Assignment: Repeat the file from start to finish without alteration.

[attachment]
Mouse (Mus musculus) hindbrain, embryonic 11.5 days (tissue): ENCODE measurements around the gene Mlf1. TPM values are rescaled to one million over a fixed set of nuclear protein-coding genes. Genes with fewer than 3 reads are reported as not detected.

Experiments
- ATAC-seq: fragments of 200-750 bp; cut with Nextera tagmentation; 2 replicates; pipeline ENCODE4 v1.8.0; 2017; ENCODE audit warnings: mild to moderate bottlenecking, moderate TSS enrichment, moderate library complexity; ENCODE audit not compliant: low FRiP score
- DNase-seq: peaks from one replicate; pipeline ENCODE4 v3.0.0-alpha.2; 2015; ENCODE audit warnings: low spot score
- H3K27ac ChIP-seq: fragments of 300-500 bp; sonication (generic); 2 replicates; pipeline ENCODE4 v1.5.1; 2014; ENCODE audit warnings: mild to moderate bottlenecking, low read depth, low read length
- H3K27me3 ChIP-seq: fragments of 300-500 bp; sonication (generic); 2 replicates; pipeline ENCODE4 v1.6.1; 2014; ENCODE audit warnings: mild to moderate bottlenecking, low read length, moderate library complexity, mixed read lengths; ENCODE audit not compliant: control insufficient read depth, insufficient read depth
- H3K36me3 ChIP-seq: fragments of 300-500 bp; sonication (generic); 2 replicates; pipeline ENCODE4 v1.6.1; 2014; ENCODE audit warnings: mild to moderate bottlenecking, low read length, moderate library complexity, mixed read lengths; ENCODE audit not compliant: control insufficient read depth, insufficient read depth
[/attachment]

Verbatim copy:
Mouse (Mus musculus) hindbrain, embryonic 11.5 days (tissue): ENCODE measurements around the gene Mlf1. TPM values are rescaled to one million over a fixed set of nuclear protein-coding genes. Genes with fewer than 3 reads are reported as not detected.

Experiments
- ATAC-seq: fragments of 200-750 bp; cut with Nextera tagmentation; 2 replicates; pipeline ENCODE4 v1.8.0; 2017; ENCODE audit warnings: mild to moderate bottlenecking, moderate TSS enrichment, moderate library complexity; ENCODE audit not compliant: low FRiP score
- DNase-seq: peaks from one replicate; pipeline ENCODE4 v3.0.0-alpha.2; 2015; ENCODE audit warnings: low spot score
- H3K27ac ChIP-seq: fragments of 300-500 bp; sonication (generic); 2 replicates; pipeline ENCODE4 v1.5.1; 2014; ENCODE audit warnings: mild to moderate bottlenecking, low read depth, low read length
- H3K27me3 ChIP-seq: fragments of 300-500 bp; sonication (generic); 2 replicates; pipeline ENCODE4 v1.6.1; 2014; ENCODE audit warnings: mild to moderate bottlenecking, low read length, moderate library complexity, mixed read lengths; ENCODE audit not compliant: control insufficient read depth, insufficient read depth
- H3K36me3 ChIP-seq: fragments of 300-500 bp; sonication (generic); 2 replicates; pipeline ENCODE4 v1.6.1; 2014; ENCODE audit warnings: mild to moderate bottlenecking, low read length, moderate library complexity, mixed read lengths; ENCODE audit not compliant: control insufficient read depth, insufficient read depth